Brushing your teeth is as easy as 1 2 3, or is it? Research says that only 1 in every 10 people brush their teeth correctly! Can you believe it?
Now if you are sheepishly rushing to scour the internet for top dental tips, you are going to be here for a while. When it comes to taking care of your health, there are more misconceptions than straightened-out facts. We are here to make it easier for you!
Do some of these foretold myths hold some truth or are they all fallacies? Here we bust common myths about brushing.
Myth #1: The harder you brush, the cleaner your teeth
The real thing: While brushing passionately and with dedication deserves our respect, but did you know that over-brushing is actually a thing?
Brushing with too much force or using too abrasive of a toothbrush can harm your teeth by eroding the tooth enamel that protects your teeth from cavities and decay.
It is best to use gentle force with a soft-bristled toothbrush to brush your teeth. So the next time your brush looks like a frayed toilet cleaner, you know it’s time to stop!
Myth #2: I have to brush my teeth after every meal
The real thing: Over-brushing can do more harm than good. When you eat, the acidity in your mouth increases to help you break down food.
Brushing while these acids are still active can cause them to run deeper into the enamel, thus damaging your teeth. Wait at least 30 minutes after a meal before brushing.
Myth #3: Bleeding gums means I need to stop brushing
The real thing: So you see a little tinge of blood while brushing or flossing. Don’t freak out!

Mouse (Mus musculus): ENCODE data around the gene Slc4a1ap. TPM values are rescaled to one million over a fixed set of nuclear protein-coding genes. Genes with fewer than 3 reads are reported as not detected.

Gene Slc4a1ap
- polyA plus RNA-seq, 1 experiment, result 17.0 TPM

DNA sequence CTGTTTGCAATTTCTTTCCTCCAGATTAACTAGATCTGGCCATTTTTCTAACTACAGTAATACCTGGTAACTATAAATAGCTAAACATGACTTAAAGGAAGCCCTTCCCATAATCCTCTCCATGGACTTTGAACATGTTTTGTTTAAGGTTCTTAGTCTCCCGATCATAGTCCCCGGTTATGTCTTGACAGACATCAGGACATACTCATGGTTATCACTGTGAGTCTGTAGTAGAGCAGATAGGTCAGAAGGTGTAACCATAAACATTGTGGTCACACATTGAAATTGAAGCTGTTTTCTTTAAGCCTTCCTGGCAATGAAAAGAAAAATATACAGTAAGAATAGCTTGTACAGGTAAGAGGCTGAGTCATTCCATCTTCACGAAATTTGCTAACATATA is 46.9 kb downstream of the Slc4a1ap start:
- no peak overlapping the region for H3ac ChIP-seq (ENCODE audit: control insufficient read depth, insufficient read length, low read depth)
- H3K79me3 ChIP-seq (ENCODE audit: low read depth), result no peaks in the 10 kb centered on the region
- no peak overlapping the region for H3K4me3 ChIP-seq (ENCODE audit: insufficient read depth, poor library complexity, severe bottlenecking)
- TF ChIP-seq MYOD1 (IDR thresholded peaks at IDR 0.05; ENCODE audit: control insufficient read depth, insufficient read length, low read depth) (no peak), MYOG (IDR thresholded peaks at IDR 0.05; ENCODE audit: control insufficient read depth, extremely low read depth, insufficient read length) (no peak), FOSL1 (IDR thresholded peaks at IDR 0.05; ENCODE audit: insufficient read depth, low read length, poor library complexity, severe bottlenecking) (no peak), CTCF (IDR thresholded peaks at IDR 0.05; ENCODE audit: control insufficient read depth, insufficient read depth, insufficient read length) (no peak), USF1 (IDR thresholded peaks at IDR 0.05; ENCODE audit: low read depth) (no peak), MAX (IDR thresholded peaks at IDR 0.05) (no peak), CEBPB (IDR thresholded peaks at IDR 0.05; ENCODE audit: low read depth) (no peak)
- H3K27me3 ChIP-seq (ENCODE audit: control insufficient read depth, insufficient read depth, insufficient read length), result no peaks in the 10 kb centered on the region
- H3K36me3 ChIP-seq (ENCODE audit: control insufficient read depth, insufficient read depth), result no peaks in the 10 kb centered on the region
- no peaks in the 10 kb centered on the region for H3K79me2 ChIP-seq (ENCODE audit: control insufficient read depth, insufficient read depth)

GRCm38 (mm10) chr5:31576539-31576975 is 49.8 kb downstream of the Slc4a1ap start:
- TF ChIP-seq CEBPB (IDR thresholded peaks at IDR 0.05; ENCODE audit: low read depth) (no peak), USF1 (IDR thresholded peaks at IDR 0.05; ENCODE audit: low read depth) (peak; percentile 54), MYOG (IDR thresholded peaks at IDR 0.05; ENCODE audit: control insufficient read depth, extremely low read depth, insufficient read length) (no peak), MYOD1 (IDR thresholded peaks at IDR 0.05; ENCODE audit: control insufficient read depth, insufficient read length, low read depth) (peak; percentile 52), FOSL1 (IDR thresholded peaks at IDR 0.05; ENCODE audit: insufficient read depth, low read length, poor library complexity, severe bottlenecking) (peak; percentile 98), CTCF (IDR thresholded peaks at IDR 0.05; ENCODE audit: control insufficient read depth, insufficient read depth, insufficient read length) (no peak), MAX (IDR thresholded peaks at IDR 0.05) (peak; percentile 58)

And definitely don’t stop brushing. While it is true that healthy gums do not bleed, bleeding gums can also mean that your body is sending active antibodies to help your gums deal with harmful bacteria growth.
Myth #4: As long as I’m not in pain, I don’t need to go see the dentist
The real thing: Pain or increased sensitivity to cold are typical signs that you need to see a dentist ASAP.
However, there can also be other signs to indicate proliferating gum disease. Receding gum or severely bleeding gums can signal the beginning of gum disease. It is wise to visit the dentist as regularly as dentists can help you to prevent oral diseases!
Myth #5: Putting a cap on your toothbrush can protect it from bacteria
The real thing: Sorry to burst your bubble but using a toothbrush cover can create a moisture-enclosed breeding ground for bacterial growth.
To keep your toothbrush clean, all you need to do is to rinse it with tap water after use and let it dry between brushings. Also, don’t keep it close to other toothbrushes to avoid swapping germs.
And here we have it, all the popular brushing myths, debunked and the truth unveiled! Brush safe, folks!